Clay Modeling Remains Relevant in a Technology-Driven Auto Industry

Modern automobiles have developed to a point of extreme sophistication. They can drive, park, and find locations on their own in some cases. However despite the rampant advances in technology, automobiles still have a pretty simple element in their development process– they are still fleshed out using clay modeling.

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Why Use Clay Modeling?

Cars didn’t always have the same style, aesthetic value, and design as they do now. Sure, there was the wealthy elite who bought the most fashionable cars from day one, but most people who bought a car did so because they needed one. It was a utilitarian device used for transportation. As things moved forward, starting in the late 1920s, vehicles hit the market with a little more variety. When the industry was strong, consumers had the option to focus on more aesthetic qualities rather than utilitarian ones.

Harley Earl
Harley Earl

A man named Harley Earl was a vehicle stylist at this time. He pushed the conception of a car from being a useful object toward the idea that it could be a work of art. A useful, beautiful accessory rather than something to drive your way into town with. Earl noticed that blueprints and drawings of cars were not quite conveying the idea of what a car would be.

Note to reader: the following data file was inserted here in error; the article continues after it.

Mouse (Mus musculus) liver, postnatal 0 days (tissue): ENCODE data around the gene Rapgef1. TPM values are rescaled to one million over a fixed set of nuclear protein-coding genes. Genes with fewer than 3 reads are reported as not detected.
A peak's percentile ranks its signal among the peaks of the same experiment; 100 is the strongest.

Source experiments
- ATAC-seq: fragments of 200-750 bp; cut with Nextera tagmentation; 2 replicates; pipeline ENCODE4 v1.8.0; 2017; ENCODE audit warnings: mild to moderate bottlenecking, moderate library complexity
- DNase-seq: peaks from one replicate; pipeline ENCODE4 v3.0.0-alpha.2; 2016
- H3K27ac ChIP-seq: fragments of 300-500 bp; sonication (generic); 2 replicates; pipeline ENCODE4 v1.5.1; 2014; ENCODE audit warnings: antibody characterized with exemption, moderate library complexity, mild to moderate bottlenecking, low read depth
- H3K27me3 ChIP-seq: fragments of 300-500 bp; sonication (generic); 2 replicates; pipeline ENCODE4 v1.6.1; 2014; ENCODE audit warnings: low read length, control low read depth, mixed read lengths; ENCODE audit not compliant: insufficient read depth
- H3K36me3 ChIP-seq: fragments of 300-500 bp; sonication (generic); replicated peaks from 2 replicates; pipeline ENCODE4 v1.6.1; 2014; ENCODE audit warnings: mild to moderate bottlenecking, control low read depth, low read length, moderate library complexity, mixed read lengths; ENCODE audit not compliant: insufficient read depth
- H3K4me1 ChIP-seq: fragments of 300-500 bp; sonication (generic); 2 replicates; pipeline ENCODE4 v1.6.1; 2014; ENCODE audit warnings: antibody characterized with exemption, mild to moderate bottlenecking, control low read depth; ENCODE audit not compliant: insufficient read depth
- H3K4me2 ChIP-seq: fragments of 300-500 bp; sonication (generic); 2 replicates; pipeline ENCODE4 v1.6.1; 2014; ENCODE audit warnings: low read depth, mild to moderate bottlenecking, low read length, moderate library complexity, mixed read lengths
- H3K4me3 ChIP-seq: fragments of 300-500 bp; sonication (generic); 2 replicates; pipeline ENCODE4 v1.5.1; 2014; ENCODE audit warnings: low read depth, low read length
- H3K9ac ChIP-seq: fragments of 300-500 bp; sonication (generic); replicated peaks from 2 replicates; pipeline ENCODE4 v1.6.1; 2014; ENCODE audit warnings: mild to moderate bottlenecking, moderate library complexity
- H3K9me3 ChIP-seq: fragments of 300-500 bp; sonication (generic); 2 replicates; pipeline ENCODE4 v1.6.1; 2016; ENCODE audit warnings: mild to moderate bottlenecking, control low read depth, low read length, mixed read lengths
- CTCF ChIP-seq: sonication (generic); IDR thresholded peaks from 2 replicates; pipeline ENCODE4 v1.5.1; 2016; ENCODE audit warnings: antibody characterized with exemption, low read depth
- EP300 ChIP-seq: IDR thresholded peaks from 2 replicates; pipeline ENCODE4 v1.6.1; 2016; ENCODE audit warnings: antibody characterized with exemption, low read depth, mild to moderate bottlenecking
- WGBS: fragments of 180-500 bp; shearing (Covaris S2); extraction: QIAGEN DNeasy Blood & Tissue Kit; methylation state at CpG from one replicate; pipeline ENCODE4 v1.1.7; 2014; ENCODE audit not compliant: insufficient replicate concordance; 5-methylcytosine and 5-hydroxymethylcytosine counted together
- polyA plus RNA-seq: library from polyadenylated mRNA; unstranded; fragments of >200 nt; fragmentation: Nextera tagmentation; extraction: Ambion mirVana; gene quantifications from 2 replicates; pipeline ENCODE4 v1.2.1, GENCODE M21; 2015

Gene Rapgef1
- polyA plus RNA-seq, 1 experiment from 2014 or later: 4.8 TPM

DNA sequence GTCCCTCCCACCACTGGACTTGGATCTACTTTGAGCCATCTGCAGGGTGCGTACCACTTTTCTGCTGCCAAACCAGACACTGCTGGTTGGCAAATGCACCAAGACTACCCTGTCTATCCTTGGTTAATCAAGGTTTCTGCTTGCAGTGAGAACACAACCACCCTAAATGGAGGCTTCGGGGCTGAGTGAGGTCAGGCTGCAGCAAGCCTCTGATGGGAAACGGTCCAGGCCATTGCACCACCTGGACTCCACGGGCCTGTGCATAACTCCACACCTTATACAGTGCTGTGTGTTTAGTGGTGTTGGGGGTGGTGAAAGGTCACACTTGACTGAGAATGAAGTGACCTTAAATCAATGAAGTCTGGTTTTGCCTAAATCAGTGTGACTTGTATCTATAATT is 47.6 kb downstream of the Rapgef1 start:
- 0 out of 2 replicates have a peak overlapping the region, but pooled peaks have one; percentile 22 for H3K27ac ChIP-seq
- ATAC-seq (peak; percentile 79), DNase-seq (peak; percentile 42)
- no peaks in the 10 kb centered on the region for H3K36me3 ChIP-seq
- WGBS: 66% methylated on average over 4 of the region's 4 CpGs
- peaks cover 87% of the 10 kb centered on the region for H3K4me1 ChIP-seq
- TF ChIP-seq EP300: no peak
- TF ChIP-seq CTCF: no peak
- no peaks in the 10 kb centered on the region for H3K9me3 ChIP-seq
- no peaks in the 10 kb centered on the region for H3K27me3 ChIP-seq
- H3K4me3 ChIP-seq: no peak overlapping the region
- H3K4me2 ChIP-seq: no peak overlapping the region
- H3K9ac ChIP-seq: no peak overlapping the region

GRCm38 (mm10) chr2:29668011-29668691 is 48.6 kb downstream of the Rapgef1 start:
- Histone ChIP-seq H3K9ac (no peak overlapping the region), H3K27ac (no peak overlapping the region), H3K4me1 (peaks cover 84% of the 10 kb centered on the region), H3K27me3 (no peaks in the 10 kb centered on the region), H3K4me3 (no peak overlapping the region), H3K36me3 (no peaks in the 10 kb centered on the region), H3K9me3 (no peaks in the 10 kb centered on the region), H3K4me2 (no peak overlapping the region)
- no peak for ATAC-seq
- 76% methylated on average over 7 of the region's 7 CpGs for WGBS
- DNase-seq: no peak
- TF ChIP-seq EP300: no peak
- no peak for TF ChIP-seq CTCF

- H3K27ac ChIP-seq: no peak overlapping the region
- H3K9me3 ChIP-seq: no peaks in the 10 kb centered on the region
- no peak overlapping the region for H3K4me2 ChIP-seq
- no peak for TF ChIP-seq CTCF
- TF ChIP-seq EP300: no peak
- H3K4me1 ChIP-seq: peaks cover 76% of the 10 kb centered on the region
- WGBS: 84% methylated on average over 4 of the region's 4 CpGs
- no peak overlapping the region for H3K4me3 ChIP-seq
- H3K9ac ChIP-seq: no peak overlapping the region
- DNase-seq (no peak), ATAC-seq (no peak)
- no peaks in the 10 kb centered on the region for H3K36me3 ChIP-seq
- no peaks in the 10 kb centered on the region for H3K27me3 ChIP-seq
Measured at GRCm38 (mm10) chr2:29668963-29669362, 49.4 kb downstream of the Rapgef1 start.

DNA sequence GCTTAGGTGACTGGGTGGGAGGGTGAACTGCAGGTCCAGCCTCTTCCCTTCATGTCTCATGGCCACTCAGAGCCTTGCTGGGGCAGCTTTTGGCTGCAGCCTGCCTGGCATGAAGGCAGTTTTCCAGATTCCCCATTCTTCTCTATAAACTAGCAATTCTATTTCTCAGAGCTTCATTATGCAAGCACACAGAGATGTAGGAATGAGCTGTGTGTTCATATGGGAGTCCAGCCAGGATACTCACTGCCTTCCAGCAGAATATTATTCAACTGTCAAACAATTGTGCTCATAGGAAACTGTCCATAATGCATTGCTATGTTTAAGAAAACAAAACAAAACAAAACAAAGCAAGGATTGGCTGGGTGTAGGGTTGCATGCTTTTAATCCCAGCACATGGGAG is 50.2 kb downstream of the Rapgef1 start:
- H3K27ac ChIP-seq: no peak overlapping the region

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At the same time, you had to show ideas without devoting thousands of dollars to building real models of possible cars. His solution was modeling clay. It allowed him to design a vehicle with extreme specificity. Additionally, people looking to purchase or distribute the vehicle could see and feel it before it was put into production.

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That’s how it started, and it continues to be part of the car design process even today. Many designers say that clay gives them another perspective in the design process. It forces them to look at the big picture, or the entire car, instead of just focusing on a small aspect, which is the tendency they say comes with digital methods. The most dramatic car designs have a flow about them, from the front fascia all the way to the rear. They don’t look cobbled together, but instead are a cohesive beast of beauty.


Because clay models are often to scale, it’s the next-best thing to seeing a prototype, plus it costs less. Designers can add to and take away from any area of the car’s exterior with little trouble, making it a highly fluid media. Many auto designers say that clay allows them to spot flaws in digital renderings. You can chalk that up to how things look on a screen, or how they appear at a smaller scale. Whatever the reason, experts agree that skipping the clay model stage can result in unfortunate designs.

Clay Isn’t What You Think

Interestingly even though we call it clay, the stuff automotive designers create models out of contains zero actual clay. Ask an automaker what’s in the “clay” designers use, and you’ll usually get some vague response about wax, oils, and “fillers.” Many automakers have their own proprietary clay which comes in cylinder tubes that are about 3 inches in diameter and 6 inches long. When designers need a new lump, that cylinder is warmed, making it pliable.